07 Jul A sniff of hope
A medical breakthrough in Israel has brought about good news to many around the world with family members lying in the hospital beds. Scientists from the Weizmann Institute of Science in Rehovot published findings that 100% of coma patients who responded to a “sniff test” regained consciousness during the four-year study period. Up to before this, diagnostic tests were rather inaccurate, causing 2 out of 5 severe brain injury cases to be misdiagnosed. The uncertainties of whether the patient is conscious or will eventually consciousness make it extremely excruciating for doctors and families to weigh the extent of pain treatment and life support. With this new simple and potentially inexpensive “sniff test”, the decision-making process is made less difficult, on whether to disconnect patients from life support machines.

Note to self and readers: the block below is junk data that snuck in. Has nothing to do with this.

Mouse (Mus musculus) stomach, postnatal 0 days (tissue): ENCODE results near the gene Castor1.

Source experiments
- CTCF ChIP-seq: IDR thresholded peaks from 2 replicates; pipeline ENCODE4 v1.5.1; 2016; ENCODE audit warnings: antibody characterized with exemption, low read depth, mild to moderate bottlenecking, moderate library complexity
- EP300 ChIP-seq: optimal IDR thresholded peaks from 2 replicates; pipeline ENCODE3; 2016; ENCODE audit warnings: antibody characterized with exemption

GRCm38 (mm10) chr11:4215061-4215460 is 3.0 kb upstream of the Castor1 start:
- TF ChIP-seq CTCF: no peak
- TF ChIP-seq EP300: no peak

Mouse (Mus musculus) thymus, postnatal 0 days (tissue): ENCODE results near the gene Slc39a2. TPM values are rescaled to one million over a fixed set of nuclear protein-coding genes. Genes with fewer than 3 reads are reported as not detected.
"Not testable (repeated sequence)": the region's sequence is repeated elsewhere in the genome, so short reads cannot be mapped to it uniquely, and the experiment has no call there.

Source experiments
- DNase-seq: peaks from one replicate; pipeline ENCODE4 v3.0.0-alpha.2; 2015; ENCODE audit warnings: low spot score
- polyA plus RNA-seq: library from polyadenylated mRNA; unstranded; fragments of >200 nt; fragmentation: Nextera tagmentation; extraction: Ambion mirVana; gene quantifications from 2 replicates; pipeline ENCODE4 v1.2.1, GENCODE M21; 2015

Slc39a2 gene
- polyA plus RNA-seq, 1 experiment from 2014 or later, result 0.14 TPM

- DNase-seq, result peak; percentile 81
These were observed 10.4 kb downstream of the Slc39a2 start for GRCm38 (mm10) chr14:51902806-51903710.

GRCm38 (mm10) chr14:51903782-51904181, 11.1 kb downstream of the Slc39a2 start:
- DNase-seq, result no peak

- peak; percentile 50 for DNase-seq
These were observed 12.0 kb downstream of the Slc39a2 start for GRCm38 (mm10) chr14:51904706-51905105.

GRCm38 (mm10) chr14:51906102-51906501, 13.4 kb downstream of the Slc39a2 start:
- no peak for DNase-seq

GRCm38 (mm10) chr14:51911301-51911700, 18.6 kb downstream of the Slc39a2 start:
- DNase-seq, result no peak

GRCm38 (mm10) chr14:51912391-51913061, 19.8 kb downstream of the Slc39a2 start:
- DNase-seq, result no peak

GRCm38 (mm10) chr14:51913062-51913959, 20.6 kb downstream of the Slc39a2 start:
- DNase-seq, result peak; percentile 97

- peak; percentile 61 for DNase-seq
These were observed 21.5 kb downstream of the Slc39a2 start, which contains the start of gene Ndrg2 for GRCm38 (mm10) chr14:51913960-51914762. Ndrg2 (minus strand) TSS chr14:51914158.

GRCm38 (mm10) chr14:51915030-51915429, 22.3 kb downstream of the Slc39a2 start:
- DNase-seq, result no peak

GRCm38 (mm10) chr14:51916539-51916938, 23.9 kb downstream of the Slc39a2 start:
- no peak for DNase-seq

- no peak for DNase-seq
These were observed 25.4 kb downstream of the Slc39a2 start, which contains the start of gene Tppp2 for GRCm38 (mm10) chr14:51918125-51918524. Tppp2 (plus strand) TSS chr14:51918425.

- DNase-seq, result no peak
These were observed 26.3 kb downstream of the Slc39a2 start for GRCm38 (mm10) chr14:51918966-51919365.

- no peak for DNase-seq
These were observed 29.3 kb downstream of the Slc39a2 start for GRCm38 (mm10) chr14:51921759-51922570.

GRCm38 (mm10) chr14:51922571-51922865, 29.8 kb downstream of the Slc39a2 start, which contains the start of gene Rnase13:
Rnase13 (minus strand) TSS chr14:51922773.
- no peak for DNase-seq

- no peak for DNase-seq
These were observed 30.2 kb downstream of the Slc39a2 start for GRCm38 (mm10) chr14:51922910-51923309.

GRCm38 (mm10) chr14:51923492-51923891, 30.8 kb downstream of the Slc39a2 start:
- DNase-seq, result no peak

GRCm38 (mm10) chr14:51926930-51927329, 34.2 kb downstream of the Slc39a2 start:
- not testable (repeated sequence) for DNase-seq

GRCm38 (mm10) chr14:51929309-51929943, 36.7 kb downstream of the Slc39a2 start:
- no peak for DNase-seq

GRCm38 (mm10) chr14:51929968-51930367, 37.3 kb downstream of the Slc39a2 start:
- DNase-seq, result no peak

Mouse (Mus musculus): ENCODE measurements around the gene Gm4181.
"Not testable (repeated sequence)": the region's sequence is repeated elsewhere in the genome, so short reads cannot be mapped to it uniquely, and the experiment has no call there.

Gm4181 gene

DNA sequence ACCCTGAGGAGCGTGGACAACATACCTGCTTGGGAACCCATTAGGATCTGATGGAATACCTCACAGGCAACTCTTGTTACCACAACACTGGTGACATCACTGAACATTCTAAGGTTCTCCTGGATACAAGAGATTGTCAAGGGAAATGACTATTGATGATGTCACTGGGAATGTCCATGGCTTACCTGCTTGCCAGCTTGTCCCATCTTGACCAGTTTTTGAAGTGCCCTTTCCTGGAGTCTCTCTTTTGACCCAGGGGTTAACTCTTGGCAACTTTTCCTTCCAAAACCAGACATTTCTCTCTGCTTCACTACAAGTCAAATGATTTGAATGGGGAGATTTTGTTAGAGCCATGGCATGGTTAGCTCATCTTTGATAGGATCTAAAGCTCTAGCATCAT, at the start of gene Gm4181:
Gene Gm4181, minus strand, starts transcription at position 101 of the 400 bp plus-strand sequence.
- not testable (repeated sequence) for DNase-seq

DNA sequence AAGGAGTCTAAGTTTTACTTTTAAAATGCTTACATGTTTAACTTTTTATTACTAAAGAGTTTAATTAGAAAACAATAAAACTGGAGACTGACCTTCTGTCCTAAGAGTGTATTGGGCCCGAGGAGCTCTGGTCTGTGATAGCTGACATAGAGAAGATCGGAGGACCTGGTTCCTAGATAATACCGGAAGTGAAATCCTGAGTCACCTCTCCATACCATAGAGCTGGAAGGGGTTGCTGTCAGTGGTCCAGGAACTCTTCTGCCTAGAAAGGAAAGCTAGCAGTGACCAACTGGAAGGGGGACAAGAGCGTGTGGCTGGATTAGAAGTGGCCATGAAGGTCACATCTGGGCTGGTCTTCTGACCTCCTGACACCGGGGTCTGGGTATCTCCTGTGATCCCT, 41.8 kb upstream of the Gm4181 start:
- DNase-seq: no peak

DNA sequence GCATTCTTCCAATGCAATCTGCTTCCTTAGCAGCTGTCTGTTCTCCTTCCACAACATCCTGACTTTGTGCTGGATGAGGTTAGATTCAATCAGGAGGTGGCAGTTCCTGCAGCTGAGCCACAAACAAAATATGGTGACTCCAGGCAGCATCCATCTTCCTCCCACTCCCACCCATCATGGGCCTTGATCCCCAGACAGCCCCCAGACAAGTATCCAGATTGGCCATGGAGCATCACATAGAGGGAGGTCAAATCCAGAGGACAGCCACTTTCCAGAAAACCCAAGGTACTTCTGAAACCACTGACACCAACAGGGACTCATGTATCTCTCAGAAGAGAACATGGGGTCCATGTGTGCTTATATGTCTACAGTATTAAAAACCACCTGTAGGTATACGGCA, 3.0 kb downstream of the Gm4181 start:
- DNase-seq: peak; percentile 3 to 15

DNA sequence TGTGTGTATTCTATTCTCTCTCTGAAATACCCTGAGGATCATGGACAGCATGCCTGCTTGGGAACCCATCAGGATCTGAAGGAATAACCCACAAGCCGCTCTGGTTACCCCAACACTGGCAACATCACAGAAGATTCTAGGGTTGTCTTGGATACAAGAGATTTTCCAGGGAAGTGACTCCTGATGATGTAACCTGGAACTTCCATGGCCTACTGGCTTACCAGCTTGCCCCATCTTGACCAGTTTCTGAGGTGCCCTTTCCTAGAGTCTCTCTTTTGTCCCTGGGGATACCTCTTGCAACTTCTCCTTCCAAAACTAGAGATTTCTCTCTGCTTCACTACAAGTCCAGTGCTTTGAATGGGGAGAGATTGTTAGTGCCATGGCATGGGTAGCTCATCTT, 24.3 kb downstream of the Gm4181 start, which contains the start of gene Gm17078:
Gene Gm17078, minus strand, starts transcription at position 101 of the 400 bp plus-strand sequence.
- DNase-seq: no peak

If an unconscious person is able to respond to a smell detected by a change in the nasal airflow, they are most likely to regain consciousness. For example, the patient will experience shorter and shallower sniffs when an unpleasant odour enters their nose. This was tested using a small device attached to the nose to measure the amount of air inhaled by the patients in response to jars containing shampoo (pleasant odour), rotting fish (unpleasant odour) and vacuum(no odour).
This research highlights the primal role of our sense of smell in human bodily functions where it controls our behaviors, emotions and memories. We are already aware of how our sense of smells can enrich our tastes, evoke certain memories and alert us of danger. Now, we learn how it gives hope and signifies recovery for patients suffering from brain injury.